I really enjoyed this book. It is a good look at the sleazy underbelly of the snake-oil "One True Cure". And it is funny. The author has a first class sense of humor, which is rare in serious journalism.
The book has an extensive bibliography. But no index! That is weird. Computers make creating an index very easy. It is a bit of work to do it right, but it is worth it for the reader.
The narrative takes a different course than most books. Instead of telling a series of stories about seven One True Cure (OTC) promoters, the books chops each quack's tales into four pieces… roughly speaking: Getting started, the early years, the latter years, and the end. This allows you to compare each whacko's experiences with the others over time. The down side is that is it hard to keep up with narratives like that. You lose the thread of one nut-bar and then have to pick it up again three more times.
The main players and their One True Cures are:
Larry Lytle; A laser pistol OTC
Toby McAdam: Herbal Supplement OTC
Robert O. Young: Bleach OTC
Alicia Kolyszko: Leeches OTC
Dale and Leilani Neumann: Prayer OTC
An Alien inside a human skin: MMS (Miracle Mineral Solution) OTC
Mara-A-Lardo is mentioned many times, but only by the moniker "former game show host".
As I mentioned, I find humor injected into the serious work of journalists who are trying to get to the truth is a necessity when the truth is that these people are nuts, evil and/or self-deluded. Twenty-five years ago (or so) I a wrote a piece on the difference between pseudo-science and proto-science. The I issues I raised in that piece, not surprisingly, cropped up constantly in this book.
Many people needlessly die in this book, and there is nothing funny about that.
Well researched, and a very fun read. But no index. If you take dietary supplements, you might find it illuminating.
Thus is one serious downer of a book. There are examples of naked racism in BC, but they are very few. But go south and east into the US., and it is still on full display. About a year ago, I saw a reporter ask a question of a local. His answer was to refer to the "Martin Luther Coon Way", a local street . He paused after uttering the reference and said he probably should not have said it on TV. But other than that, it was what he considered normal speech.
Caste is baked in in the southern US, but it is rarely referred to as such. It was thought of as a way to keep the inferior black man "in his place". Most people would refer to it as an issue of race, but rather it is an issue of tacit caste. When one thinks of caste, India leaps to mind. Their caste system is complex and alive and well. The US was the first to carve out an entire group of people from the human race.
Here is a typical headline from the day: "Two men and two women and three Negroes were killed in a car accident…".To solidify the castes, teachers and the like would never refer to a black person as "Mister", "Mrs.", or "Miss". They would be referred to by their first names or by catch-alls like "boy", "girl", or "auntie". One black man got so annoyed by all this bullshit that he decided, if he were to ever have a daughter, to name her "Miss"… which he did. One day, she (Miss) was called to the school principles office. The principle asked her name. "Miss Hale" she replied. He repeated the question several times in different ways and got the same answer. He looked up her records, and found himself hoist on his own petard. He could not refer to her by name without embarrassing himself. He asked where she was from. She named a neighboring state. "That explains it… colored folks around here would not behave like this".
Race is a social construct. When immigrants came to Ellis Island, they were asked "Are you black or white.". They did not understand the nonsensical question, but the their lives and the lives of their children would be deeply affected but the answer.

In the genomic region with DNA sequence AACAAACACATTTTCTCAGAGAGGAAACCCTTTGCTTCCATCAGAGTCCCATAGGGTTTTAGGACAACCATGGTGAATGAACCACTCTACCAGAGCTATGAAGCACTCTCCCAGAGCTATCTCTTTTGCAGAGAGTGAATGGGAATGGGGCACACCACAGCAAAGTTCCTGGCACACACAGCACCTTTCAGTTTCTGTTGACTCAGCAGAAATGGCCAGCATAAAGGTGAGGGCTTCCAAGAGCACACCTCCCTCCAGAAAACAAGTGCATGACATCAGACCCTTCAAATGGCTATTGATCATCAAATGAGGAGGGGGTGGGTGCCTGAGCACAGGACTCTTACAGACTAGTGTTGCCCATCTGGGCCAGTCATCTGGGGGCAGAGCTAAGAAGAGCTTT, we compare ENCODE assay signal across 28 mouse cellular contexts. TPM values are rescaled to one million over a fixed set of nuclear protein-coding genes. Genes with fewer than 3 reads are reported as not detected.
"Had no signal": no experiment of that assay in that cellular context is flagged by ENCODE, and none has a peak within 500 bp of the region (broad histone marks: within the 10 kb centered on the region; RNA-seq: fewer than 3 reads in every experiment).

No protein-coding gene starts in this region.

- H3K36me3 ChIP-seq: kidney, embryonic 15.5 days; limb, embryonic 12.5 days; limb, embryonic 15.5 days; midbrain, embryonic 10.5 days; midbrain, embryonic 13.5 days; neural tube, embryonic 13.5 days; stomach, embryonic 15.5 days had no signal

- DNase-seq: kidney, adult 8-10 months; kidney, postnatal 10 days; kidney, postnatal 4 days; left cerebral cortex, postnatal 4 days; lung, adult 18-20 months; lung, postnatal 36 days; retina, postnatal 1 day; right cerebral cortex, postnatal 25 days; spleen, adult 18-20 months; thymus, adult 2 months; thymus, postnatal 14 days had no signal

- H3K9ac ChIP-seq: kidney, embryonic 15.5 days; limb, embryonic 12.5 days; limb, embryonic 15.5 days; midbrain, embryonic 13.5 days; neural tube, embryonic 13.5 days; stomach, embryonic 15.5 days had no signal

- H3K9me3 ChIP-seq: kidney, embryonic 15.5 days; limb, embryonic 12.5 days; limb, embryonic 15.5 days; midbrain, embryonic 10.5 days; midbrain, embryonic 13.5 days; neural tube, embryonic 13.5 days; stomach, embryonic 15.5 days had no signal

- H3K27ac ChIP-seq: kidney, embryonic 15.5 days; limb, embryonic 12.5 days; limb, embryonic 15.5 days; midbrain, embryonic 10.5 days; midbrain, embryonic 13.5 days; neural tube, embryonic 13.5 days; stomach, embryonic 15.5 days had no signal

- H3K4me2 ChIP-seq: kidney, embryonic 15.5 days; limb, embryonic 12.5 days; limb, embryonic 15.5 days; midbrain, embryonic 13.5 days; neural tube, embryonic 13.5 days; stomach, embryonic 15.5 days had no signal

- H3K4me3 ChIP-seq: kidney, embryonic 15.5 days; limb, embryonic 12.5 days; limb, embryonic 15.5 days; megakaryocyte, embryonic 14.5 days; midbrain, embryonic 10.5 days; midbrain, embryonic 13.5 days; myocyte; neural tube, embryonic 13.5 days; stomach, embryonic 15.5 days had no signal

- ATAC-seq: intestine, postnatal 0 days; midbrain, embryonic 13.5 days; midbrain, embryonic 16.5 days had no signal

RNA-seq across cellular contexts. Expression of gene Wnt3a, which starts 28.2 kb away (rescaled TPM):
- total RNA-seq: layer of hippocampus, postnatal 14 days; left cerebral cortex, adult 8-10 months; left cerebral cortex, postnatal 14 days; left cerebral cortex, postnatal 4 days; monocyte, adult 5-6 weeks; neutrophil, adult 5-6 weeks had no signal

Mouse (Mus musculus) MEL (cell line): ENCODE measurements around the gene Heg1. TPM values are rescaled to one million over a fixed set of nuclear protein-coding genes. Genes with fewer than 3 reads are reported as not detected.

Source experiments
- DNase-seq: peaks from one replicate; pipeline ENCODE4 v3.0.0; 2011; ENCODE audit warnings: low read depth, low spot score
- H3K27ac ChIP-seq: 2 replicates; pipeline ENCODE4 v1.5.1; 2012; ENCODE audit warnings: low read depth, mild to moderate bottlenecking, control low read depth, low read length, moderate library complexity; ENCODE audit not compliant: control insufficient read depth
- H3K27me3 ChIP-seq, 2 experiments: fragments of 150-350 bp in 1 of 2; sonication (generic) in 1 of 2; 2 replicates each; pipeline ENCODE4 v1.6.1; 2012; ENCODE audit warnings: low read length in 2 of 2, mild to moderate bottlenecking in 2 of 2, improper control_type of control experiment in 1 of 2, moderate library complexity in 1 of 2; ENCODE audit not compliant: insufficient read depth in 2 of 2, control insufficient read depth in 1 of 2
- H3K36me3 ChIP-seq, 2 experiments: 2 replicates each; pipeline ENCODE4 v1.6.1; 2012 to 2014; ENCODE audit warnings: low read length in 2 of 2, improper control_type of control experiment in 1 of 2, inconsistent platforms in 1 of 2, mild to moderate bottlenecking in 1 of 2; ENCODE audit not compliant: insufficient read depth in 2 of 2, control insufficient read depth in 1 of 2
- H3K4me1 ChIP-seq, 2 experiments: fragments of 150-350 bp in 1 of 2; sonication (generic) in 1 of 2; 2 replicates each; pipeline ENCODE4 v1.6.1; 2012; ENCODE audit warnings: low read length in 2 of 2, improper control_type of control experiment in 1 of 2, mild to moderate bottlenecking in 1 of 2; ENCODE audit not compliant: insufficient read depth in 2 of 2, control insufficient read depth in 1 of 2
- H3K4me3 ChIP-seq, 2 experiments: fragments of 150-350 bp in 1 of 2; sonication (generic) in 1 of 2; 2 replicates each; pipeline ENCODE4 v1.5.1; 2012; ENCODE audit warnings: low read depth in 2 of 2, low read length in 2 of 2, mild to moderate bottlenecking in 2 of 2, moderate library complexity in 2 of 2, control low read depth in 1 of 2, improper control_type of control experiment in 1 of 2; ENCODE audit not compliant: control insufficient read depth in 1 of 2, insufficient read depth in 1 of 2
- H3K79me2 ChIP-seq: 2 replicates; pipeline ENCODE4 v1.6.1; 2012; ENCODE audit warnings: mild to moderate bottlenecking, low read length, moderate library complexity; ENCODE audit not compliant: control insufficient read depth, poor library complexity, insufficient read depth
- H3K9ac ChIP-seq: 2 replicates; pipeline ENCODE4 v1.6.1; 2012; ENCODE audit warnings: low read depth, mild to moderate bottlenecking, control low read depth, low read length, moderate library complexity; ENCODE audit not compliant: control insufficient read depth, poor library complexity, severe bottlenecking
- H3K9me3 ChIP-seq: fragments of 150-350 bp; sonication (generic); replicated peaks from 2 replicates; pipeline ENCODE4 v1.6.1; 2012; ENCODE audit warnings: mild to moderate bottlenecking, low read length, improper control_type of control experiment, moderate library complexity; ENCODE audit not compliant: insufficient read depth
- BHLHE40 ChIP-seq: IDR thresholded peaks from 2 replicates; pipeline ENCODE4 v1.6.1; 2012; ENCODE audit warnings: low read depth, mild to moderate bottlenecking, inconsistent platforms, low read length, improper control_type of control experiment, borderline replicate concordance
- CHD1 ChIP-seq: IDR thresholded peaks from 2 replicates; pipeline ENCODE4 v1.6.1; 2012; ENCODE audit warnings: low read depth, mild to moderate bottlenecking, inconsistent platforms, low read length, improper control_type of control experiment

Another famous state that indulged in caste and racism was Nazi Germany. They were only in power for about 15 years, and they had some pretty harsh views with regard to Jews, Gypsies, and many other groups. They were forced to create racial purity laws, which included rules on miscegenation. The Germans were rookies at this, so they turned to the US where similar laws had been in place for centuries.
Fun fact: the babble (aka bible) justifies slavery because Ham, Noah's son, saw him naked. Makes sense, right?
The US did not ditch its last endogamy laws (laws restricting interbreeding) until the year 2,000. Thanks Alabama!
One minister (Lichlitter of Pennsylvania in 1910) argued before a congressional immigration panel that "oriental scum" was diluting American blood. Governor Vardaman said negroes were designed by god for menial tasks. Thanks, god! A 16 year old girl pondered what might be an appropriate punishment for Hitler after the war. Her solution: put him in black skin and let him live the rest of his life in America.
Castes are supported by caste members. One thing every white man knew was that no matter how bad he was, he was better than the best black man. Each person had a caste below them that must be held in place. This kind of logic cemented the various castes in India and the US. In India, the Dalits (untouchables) are on the bottom of the heap. They do not like it there and created a group called the Dalit Panthers (patterned after the US's Black Panthers) to fight back.
In the southern US, it was easier for a white felon to get a job than for an honest black man. The best predictor of whether the death penalty should be applied was not the color of the skin of the perpetrator, but the color of the skin of the victim. You would be 11 times more likely to be executed if your victim was white. In the US, it is best to avoid saying you are Danish, or Irish, Polish or any other group, especially when it comes to race and caste. Best to say you are Nordic. This seems to be the carte blanche (no pun intended) of castes. So far, no one has implied that "Nordics" were anything other than the perfect people.
The US continues to lead in racism. States are purging your voter registration if you miss one year; voter ID cards are being required and, at the same time, barriers are being put up to get one. Voting stations for the people that Republicans do not like, like students and black people, are moved without notice, possibly reappearing in a farmer's field.